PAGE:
Welcome to our community

Be a part of something great, join today!

Cameron V 's question at Yahoo! Answers (Equality of linear maps)

Fernando Revilla

Well-known member
MHB Math Helper
Jan 29, 2012
661
Here is the question:

Prove:
for each i = 1, 2, ... n
than L1(vi) = L2(vi)
only if L1 = L2

I can this of the concept in my head and I think I understand it but I am having trouble actually putting the proof on paper. Any help is appreciated.
Thanks
Here is a link to the question:

{v1, v2, ... , vn} is a basis for V. L1 and L2 are two linear transformations mapping V into a vectorspace W.? - Yahoo! Answers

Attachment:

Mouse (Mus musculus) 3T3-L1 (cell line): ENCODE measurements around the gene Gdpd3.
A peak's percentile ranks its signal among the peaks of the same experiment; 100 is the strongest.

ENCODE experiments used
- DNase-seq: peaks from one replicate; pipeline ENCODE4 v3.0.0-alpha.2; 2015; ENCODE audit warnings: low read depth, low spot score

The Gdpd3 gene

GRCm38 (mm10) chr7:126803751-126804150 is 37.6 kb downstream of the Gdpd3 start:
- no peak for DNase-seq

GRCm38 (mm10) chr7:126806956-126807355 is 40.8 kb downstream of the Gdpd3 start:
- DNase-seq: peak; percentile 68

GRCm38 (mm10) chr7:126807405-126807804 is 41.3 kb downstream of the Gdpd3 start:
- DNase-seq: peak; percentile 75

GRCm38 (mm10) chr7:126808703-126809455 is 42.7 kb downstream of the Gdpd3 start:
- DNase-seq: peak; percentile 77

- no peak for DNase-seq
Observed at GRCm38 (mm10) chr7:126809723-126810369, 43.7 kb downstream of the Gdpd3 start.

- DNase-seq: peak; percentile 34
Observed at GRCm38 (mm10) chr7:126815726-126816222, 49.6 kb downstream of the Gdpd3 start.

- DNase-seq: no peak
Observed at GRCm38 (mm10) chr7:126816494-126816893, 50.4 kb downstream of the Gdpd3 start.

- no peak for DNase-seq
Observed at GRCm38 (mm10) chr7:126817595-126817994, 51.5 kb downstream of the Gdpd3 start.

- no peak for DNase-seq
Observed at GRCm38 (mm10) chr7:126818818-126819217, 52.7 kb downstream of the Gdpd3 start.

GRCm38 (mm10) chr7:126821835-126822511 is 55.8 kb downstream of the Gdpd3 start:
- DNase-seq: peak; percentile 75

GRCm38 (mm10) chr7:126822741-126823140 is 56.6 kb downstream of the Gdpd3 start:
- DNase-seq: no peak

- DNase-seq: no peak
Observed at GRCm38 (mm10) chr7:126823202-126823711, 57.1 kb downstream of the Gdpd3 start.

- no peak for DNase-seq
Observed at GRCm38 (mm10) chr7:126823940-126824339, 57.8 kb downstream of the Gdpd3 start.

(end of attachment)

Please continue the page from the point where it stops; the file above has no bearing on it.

I have posted a link there to this topic so the OP can find my response.
 

Fernando Revilla

Well-known member
MHB Math Helper
Jan 29, 2012
661
Hello Cameron V,

If $L_1=L_2$, trivially $L_1(v_i)=L_2(v_i)$ for all $i=1,\ldots,n$. On the other hand if $L_1(v_i)=L_2(v_i)$ for all $i=1,\ldots,n$, choose a generic $x\in V$. As $\{v_1,\ldots,v_n\}$ is a basis of $V$, $x=\alpha_1+\ldots +\alpha_n v_n$ for some scalars $\alpha_1,\ldots,\alpha_n$. Then, for all $x\in V$: $$\begin{aligned}L_1(x)&=L_1(\alpha_1v_1+\ldots +\alpha_n v_n)\\&=\alpha_1L_1(v_1)+\ldots +\alpha_n L_1(v_n)\\&=\alpha_1L_2(v_1)+\ldots +\alpha_n L_2(v_n)\\&=L_2(\alpha_1v_1+\ldots +\alpha_n v_n)\\&=L_2(x)\\&\Rightarrow L_1=L_2\end{aligned}$$ If you have further questions, you can post them in the Linear and Abstract Algebra section.